Second & 26 Was A Moment For The Ages, But Injuries Led To A Lot Of ‘What Ifs’
There were certainly the high moments, but now that he’s off to the NFL, what is the legacy of Tua Tagovailoa at the University of Alabama?
Certainly, one moment stands out above all others. Second-and-26 is one of the greatest moments in Alabama football history, right up thee with the Goal Line Stand against Penn State that secured a National Championship for Bear Bryant in the 1978 season.
But now that he’s gone, Alabama fans look back at Tua with some mixed feelings. He is revered yet the two ankle injuries and the final hip injury leaves people feeling a bit empty. There’s a lot of “what ifs” that linger in the minds of the fans.
“What if” Tua had not had that first ankle injury? Would that have made a difference against Clemson? That’s both a physical and mental question because he seemed to be pressing in that game, perhaps too eager to show the ankle was not bothering him.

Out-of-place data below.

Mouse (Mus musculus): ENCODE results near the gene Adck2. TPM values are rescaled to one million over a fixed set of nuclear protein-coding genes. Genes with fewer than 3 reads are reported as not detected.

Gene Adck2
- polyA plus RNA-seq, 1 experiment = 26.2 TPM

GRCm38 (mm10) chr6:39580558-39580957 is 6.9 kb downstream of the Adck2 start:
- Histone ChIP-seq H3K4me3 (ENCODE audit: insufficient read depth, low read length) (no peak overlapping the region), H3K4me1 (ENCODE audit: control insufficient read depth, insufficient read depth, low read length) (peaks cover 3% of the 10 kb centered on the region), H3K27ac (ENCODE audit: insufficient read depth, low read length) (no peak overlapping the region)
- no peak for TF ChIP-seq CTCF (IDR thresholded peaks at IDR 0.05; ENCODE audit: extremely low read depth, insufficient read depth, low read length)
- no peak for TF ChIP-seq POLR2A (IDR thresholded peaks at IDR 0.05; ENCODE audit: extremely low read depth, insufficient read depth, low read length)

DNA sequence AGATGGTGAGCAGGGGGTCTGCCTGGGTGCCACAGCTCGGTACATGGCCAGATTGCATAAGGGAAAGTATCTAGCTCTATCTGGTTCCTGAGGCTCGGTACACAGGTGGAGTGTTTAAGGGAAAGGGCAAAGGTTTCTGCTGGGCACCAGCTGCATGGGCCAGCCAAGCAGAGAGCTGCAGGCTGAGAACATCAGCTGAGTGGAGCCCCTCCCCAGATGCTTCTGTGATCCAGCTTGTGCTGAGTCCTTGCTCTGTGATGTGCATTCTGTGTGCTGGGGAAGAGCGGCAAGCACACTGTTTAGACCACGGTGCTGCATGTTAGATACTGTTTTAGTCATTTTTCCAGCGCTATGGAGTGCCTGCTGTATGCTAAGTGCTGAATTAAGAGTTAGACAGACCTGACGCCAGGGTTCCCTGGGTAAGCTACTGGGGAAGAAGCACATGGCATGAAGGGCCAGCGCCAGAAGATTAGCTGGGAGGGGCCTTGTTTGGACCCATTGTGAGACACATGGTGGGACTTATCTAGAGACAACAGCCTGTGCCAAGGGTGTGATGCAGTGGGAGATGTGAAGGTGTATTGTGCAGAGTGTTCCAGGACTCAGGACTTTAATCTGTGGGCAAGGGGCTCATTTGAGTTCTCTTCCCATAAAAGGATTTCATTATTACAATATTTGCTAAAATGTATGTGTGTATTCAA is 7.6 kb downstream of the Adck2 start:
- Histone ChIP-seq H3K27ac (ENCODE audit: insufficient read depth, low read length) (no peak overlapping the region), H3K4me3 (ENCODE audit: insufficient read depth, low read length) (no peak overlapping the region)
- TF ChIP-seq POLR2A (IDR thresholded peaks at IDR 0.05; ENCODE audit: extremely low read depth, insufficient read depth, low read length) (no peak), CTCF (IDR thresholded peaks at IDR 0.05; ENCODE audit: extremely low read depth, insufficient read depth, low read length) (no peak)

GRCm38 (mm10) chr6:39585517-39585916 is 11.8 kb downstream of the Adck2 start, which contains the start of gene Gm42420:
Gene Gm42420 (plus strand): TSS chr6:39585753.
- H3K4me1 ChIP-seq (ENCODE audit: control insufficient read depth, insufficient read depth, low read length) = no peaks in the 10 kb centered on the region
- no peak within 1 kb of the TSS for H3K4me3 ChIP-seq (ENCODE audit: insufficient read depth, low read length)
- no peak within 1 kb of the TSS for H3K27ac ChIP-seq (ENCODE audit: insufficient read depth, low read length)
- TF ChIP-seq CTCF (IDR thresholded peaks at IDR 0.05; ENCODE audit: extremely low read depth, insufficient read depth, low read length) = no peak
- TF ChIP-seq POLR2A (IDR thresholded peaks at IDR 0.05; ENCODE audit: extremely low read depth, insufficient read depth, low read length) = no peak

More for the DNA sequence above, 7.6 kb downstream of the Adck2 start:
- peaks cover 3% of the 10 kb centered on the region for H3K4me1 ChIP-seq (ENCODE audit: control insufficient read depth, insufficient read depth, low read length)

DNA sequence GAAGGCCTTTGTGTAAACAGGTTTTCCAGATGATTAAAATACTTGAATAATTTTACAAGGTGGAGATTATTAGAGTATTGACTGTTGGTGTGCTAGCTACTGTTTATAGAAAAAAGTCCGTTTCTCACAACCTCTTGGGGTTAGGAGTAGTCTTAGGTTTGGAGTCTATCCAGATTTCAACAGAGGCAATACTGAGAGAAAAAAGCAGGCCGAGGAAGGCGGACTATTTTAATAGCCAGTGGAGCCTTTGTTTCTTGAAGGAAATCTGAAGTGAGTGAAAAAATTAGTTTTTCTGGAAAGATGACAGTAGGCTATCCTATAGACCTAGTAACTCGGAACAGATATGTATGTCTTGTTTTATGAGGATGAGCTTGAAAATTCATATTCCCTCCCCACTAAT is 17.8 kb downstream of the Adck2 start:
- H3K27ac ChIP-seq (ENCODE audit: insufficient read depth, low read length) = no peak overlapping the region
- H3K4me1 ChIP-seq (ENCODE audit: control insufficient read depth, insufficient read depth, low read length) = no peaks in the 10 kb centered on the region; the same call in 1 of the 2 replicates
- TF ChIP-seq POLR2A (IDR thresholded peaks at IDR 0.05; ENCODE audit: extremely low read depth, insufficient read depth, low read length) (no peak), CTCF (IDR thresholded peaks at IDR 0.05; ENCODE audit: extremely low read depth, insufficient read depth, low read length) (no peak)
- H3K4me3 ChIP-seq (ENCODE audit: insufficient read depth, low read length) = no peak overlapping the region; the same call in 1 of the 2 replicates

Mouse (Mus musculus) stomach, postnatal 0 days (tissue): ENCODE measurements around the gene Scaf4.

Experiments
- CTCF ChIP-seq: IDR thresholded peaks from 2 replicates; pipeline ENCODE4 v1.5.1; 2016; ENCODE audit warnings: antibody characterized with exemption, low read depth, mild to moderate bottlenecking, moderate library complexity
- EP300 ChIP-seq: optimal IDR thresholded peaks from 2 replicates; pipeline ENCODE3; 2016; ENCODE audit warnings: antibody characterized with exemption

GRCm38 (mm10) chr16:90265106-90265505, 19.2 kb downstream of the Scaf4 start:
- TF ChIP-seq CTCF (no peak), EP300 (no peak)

(Frankly, I think Clemson still would have won because the players and coaches were so determined and had been preparing for that game since the offseason.)
“What if” Tua had not gotten that ankle injury this year against Tennessee? Would he not have fumbled on that opening drive against LSU, a critical play that would have set an early tone for that game? Would he have had a game for the ages by out-dueling Joe Burrow? That nearly happened anyway.
“What if” Tua had come out a series earlier against Mississippi State? Would that have made a difference against Auburn? Probably, and then “what if” Alabama had made the College Football Playoffs. “What if” the Tide – with a healthy Tua – won another National Championship?
The fact Tua was part of one title as a freshman led to the potential of the Tide winning one or perhaps even two more with him. As it is, while Bama fans certainly hold him him in high esteem for Second-and-26 and many other magical moments while at the Capstone, his legacy ultimately will be one of “what ifs” instead of total triumphs.
Note: Kevin Wilkerson is a University of Alabama alumni and covered the Crimson Tide as a reporter. He has watched a lot of games through the years.